Virginia: The Marine Corps Marathon 2011

  • Location: Virginia: The Marine Corps Marathon
  • Date: October 30, 2011
  • Age: 45
  • Time: 4 Hours 42 Minutes and 26 seconds.

va-marathon-2011

(Heather, my niece, and I after the race sporting our “bling”)

I registered in February for this one – it sells out in ONE day! Heather, my niece, and her boyfriend Aaron will run this marathon with me. I am running in honor of Mr. Lionel, my friend who is a retired Marine – SEMPER FI!

August, 2011: I’m starting my training – as of 8/14/11, I am up to 14 miles. At this point, I start to wonder why? With two under my belt, I know the reasons why: there is just no event like a marathon.

October, 2011: Done all of the training! First year I trained at 20 & 22 miles! Now my favorite part – taper and eat. I am excited and of course, nervous.

October 29 – Saturday evening @ 10 PM: I should be sleeping; instead, I am drinking herbal tea and wide awake. Heather and I intend on joining the 4:30 pace group. Aaron, Laurie and Rick (my sister and brother-in-law) will be cheering us on. (Footnote: Aaron was supposed to run but is now cheerleading.) It almost snowed today – instead, we got sleet and freezing rain. Temperature for the marathon will be a low of 36 degrees (at the start time of 8 AM) to a high of 46 degrees at the finish. This is Sacramento all over again!! It is supposed to be sunny so at least we have that in our favor.

This marathon experience will prove to be a bit of a melancholy one. My friend, Mr. Lionel, who I am running this in honor of, is sick. He may have liver cancer. I am so glad that I am running this one for him. I am also thinking a lot about my mom who is still hanging tough in her fight against breast cancer. I thank God that I am able to run, that I am healthy and that all is well with my family. Amen! Amen! Amen! I can’t wait to run one with Jasmine (my daughter), Mourad (my hubby) and Laurie someday. I better try to sleep.hahahahaha.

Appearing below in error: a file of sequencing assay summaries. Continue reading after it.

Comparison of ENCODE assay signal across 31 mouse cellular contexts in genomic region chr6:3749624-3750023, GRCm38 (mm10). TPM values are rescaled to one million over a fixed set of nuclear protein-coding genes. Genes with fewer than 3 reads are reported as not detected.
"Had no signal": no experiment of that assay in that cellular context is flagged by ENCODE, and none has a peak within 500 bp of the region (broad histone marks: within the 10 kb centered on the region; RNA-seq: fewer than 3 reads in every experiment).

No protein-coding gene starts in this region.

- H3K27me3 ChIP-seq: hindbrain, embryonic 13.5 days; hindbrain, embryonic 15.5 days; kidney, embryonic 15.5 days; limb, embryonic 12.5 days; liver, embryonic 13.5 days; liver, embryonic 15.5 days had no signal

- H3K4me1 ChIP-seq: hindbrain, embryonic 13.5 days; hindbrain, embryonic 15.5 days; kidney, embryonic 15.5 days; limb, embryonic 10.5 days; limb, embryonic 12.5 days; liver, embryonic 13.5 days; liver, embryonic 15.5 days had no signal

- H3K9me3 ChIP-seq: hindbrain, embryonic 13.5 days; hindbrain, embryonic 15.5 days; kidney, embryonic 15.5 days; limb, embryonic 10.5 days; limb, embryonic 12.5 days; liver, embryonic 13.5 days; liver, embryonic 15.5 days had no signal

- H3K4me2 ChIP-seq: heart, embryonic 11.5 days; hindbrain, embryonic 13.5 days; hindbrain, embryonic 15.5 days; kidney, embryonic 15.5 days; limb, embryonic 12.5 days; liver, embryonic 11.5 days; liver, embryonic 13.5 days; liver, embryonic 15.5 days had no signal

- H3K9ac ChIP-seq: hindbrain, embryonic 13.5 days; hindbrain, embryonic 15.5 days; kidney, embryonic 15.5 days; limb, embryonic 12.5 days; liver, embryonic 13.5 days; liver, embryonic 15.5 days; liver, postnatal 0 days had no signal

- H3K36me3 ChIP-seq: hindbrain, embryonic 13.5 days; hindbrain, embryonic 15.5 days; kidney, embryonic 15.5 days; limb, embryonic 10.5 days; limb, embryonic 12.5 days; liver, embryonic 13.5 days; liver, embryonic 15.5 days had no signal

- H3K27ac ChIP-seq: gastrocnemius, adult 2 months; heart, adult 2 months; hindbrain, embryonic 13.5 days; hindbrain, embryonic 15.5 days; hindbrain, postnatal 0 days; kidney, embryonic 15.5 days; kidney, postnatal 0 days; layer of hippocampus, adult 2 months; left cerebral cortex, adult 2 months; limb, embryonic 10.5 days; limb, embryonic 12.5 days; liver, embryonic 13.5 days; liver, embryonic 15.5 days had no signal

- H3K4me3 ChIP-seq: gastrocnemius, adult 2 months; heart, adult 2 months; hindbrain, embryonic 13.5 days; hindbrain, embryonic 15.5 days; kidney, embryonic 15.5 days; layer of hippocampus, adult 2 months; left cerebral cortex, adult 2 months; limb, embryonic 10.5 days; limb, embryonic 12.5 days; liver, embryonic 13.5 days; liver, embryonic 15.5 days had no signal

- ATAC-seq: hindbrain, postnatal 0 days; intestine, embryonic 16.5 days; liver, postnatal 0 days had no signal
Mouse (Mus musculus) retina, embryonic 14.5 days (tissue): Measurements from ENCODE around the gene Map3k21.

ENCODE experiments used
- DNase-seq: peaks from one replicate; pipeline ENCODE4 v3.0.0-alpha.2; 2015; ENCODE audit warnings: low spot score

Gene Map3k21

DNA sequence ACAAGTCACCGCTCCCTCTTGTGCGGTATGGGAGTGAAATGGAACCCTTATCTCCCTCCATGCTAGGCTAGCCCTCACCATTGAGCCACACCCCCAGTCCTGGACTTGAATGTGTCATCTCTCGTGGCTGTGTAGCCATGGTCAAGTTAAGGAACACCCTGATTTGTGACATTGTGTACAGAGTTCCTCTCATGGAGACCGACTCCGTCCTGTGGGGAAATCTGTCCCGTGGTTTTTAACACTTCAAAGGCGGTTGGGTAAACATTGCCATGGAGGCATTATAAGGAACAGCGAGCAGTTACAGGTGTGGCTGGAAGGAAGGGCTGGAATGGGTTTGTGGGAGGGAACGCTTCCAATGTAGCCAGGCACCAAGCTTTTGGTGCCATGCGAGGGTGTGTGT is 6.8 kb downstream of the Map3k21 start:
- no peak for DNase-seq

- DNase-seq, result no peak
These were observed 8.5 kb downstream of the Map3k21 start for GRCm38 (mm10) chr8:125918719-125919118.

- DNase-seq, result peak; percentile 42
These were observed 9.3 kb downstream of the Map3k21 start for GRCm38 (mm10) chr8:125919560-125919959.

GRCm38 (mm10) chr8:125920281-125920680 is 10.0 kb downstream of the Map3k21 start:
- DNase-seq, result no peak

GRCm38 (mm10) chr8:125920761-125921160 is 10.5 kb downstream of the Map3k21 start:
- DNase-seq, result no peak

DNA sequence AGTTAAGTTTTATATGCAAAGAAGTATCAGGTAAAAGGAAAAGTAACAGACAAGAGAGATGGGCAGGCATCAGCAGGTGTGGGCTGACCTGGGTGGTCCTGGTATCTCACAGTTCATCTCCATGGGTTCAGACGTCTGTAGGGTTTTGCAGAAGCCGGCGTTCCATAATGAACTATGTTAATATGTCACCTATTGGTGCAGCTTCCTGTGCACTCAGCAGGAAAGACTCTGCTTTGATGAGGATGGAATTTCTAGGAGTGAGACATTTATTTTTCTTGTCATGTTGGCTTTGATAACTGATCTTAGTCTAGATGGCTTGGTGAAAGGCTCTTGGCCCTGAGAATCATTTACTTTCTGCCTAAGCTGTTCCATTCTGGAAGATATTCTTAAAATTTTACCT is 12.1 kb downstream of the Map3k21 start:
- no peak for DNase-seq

Sunday October 30 @ 5:54 AM: Woke up at 4:45 AM ahead of my alarm – I don’t think I really went to sleep fully until 2 AM! (Typical pre-race nerves) Weather seems to be holding tight between 36 – 46 degrees. My fellow racers seemed to be broadsided by this change in weather so atypical for this time of year. No complaining allowed in the Marine Corps Marathon – our soldiers endure far worse.

6:15 AM: Heather and I waited in a vain attempt for our “morning constitutional” but no such luck so we’ll have to deal with what lies ahead. After my normal pre-race breakfast of Power Bar, coffee, banana and water, Heather, Aaron and I are off to the shuttle for the start line.

Approximately 7:30 AM: After a port o’potty stop, we are moving towards the start line. What a HUGE marathon! (21,000+) Talk about herding cows! The weather is sunny but cold. It feels tolerable – better than Sacramento.